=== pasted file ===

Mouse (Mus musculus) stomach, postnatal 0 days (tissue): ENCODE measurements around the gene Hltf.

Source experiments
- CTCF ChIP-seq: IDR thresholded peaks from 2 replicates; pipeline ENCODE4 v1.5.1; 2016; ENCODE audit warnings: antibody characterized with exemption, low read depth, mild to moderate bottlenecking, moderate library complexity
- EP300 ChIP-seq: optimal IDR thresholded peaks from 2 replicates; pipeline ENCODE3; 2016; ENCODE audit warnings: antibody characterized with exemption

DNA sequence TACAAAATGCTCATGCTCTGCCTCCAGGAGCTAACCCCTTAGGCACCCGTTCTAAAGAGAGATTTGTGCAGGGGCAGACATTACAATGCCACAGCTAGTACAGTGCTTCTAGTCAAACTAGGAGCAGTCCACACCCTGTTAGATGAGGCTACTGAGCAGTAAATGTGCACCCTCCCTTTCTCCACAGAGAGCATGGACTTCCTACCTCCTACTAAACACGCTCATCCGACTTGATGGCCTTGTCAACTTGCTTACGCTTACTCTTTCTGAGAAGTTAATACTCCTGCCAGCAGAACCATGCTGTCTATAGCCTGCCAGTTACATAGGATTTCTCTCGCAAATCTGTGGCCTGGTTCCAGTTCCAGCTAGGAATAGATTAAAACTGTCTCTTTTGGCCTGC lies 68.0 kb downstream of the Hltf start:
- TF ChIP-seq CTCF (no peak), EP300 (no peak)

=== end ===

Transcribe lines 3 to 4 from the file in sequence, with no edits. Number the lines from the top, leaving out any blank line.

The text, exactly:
- CTCF ChIP-seq: IDR thresholded peaks from 2 replicates; pipeline ENCODE4 v1.5.1; 2016; ENCODE audit warnings: antibody characterized with exemption, low read depth, mild to moderate bottlenecking, moderate library complexity
- EP300 ChIP-seq: optimal IDR thresholded peaks from 2 replicates; pipeline ENCODE3; 2016; ENCODE audit warnings: antibody characterized with exemption